This story has been updated

The Department of Justice is planning to bring criminal corruption charges against Sen. Robert Menendez (D-N.J.), a U.S. official confirmed Friday, casting renewed attention on the question of whether the senator used his powers to improperly benefit a close ally and political donor.

The charges, which the Justice Department could unveil within weeks, are expected to stem from an investigation involving Menendez and Salomon Melgen, a Florida-based ophthalmologist who has donated to Menendez and other Democrats and is a close friend of the senator's.

At a brief appearance where he took no questions Friday night, Menendez said, "I have always conducted myself appropriately and in accordance with the law."  He later added: "I am not going anywhere."

“As we have said before, we believe all of the Senator's actions have been appropriate and lawful and the facts will ultimately confirm that," said Menendez spokeswoman Tricia Enright. "Any actions taken by Senator Menendez or his office have been to appropriately address public policy issues and not for any other reason.

CNN first reported the planned charges against Menendez. The White House declined to comment on the report. Approached by a Wall Street Journal reporter about the matter, Attorney General Eric H. Holder Jr. responded: "I can't comment on that."

Menendez's relationship with Melgen has been under scrutiny for more than two years. Concerns from the FBI and federal prosecutors about the statute of limitations running out on possible charges have spurred the Justice Department to move ahead swiftly, law enforcement officials said.

[Past coverage: For Robert Menendez, a senator set apart, closeness to rich donor draws scrutiny]

During the course of the investigation, grand juries had convened in both South Florida and North New Jersey. But many legal experts in white collar defense had raised doubts about federal prosecutors’ ability to pursue charges against the senator, and suspected the case might have died.

Menendez’s actions had raised questions because he appeared to use his official position and even his powerful status as chairman of the Senate Foreign Relations Committee to go to bat to help a donor’s bottom line – both with the State Department and with the Centers for Medicare and Medicaid Services. But that donor was unusual; he was a businessman but also a close and longtime friend of the senator’s. Prosecuting officials for helping people they could prove were genuine personal friends has traditionally been considered an uphill battle.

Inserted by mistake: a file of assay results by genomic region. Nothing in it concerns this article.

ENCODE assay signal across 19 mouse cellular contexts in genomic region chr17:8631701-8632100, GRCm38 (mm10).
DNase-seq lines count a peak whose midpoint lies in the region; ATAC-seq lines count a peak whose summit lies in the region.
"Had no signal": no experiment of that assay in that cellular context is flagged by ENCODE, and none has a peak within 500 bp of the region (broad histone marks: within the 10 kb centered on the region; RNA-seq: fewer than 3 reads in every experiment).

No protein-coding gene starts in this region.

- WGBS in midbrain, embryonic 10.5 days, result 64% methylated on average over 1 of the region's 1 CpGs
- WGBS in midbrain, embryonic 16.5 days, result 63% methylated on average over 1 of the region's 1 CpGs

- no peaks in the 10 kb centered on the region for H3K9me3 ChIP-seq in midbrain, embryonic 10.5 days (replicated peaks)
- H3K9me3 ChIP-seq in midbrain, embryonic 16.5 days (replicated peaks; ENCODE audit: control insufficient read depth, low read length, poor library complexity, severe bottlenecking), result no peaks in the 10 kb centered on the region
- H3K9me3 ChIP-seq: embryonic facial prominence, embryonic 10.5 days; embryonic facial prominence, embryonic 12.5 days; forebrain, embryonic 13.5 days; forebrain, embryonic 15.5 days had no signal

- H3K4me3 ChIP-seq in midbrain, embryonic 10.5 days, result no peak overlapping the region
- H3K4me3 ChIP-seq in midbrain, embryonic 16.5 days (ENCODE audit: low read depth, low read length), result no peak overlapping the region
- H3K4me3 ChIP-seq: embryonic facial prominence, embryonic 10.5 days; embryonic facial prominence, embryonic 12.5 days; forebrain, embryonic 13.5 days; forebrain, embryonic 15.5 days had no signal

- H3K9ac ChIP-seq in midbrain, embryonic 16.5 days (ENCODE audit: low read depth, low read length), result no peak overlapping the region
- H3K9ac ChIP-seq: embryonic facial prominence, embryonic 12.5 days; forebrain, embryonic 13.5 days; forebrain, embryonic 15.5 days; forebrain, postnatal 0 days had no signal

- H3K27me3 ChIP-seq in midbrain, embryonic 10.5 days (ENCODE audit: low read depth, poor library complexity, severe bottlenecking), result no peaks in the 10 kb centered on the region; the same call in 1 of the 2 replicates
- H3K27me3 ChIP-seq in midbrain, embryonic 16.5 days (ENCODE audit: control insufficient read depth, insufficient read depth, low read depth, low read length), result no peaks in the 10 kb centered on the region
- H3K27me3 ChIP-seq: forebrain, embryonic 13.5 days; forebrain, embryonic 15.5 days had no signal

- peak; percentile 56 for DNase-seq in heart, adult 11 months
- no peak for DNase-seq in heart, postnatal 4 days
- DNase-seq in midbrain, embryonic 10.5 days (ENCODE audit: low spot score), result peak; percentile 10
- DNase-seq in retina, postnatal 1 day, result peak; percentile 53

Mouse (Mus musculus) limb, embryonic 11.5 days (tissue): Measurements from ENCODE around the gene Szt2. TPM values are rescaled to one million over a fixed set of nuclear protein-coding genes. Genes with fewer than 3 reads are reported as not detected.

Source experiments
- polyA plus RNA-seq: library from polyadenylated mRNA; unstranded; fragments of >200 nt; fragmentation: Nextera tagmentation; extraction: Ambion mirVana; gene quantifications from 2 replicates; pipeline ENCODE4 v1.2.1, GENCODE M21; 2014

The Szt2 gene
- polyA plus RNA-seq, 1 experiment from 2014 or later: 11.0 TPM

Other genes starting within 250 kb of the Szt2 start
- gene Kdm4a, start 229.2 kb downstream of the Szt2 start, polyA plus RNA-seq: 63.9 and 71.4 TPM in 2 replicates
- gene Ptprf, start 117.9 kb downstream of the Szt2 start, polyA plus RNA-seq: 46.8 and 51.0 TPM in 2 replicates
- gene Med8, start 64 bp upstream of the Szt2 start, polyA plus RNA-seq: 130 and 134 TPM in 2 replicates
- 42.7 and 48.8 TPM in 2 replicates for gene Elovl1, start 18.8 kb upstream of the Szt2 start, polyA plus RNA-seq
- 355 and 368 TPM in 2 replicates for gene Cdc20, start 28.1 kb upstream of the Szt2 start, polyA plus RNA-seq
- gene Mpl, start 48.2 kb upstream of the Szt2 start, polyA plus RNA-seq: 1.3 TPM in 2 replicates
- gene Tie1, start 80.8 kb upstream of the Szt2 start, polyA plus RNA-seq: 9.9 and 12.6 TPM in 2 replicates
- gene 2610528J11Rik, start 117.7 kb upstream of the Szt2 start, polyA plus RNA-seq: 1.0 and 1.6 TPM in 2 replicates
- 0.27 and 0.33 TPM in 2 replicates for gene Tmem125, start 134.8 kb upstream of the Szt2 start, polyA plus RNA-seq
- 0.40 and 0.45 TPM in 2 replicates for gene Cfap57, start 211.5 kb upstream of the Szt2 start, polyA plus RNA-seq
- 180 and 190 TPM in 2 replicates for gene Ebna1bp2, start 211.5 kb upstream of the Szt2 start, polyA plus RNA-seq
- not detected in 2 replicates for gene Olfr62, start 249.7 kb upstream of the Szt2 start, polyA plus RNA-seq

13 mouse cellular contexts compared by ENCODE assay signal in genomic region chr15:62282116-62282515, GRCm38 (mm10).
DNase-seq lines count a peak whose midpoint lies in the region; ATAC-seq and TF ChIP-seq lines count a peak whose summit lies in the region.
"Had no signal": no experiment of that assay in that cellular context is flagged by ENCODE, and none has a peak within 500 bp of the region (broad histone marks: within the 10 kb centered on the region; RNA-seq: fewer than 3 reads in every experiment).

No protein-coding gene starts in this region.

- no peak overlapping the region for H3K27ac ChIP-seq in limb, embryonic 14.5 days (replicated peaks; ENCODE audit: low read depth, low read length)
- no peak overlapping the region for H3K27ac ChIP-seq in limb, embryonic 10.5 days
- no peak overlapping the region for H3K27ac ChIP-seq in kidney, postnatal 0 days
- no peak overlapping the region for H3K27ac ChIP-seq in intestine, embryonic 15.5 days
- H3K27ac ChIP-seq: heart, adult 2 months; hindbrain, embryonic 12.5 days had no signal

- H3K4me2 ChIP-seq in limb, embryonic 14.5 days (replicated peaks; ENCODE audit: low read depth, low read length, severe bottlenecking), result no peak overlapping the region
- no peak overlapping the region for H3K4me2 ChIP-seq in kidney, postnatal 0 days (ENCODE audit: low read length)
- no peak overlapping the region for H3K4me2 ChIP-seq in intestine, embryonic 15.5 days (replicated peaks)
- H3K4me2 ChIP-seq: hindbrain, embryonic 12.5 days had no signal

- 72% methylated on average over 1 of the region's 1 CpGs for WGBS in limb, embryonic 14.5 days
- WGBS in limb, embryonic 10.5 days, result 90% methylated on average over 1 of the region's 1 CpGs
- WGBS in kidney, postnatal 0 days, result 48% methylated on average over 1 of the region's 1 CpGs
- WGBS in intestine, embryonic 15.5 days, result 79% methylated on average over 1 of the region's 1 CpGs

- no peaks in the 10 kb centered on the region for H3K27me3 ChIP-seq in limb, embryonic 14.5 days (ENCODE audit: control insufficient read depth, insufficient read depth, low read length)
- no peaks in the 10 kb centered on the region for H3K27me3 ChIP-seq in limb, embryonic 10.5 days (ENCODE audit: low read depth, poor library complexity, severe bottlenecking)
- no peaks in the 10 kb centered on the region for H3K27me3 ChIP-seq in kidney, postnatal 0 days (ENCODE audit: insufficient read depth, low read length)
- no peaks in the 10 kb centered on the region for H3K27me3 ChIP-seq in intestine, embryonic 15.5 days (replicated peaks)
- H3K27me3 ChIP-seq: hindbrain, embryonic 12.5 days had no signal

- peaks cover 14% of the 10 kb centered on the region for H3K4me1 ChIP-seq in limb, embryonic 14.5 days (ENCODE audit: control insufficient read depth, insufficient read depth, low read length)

Twice in recent years – in 2009 and 2012 – Menendez and his top staff spoke directly to top federal health agency officials about their finding that Melgen had overbilled the government by $8.9 million for care at his clinic.

Menendez repeatedly questioned whether federal auditors had been fair in their assessment of Melgen’s billing for eye injections to treat macular degeneration. His office said he questioned the fairness and consistency of the federal agency in its decision-making with all doctors, not just Melgen.

But Melgen was a man whose personal life also drew scrutiny. He was seen at times with dates while entertaining Menendez near his vacation home in the Dominican Republic.

Another area in which Menendez appeared to use his position to help the doctor came after Melgen became the chief investor in a company holding a long-dormant port security contract in the Dominican Republic. The contract called for paying lucrative fees for security screening of ships coming into the port.